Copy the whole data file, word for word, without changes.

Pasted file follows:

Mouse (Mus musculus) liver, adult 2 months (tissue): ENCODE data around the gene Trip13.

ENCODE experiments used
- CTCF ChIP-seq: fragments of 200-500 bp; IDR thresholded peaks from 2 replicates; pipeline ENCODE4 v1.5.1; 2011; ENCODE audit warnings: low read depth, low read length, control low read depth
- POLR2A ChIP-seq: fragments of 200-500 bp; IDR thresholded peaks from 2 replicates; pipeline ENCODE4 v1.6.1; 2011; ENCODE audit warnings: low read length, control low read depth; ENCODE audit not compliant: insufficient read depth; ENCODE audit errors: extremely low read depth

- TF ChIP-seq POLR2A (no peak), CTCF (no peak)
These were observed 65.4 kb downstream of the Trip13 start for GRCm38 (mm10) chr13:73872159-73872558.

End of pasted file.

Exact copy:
Mouse (Mus musculus) liver, adult 2 months (tissue): ENCODE data around the gene Trip13.

ENCODE experiments used
- CTCF ChIP-seq: fragments of 200-500 bp; IDR thresholded peaks from 2 replicates; pipeline ENCODE4 v1.5.1; 2011; ENCODE audit warnings: low read depth, low read length, control low read depth
- POLR2A ChIP-seq: fragments of 200-500 bp; IDR thresholded peaks from 2 replicates; pipeline ENCODE4 v1.6.1; 2011; ENCODE audit warnings: low read length, control low read depth; ENCODE audit not compliant: insufficient read depth; ENCODE audit errors: extremely low read depth

- TF ChIP-seq POLR2A (no peak), CTCF (no peak)
These were observed 65.4 kb downstream of the Trip13 start for GRCm38 (mm10) chr13:73872159-73872558.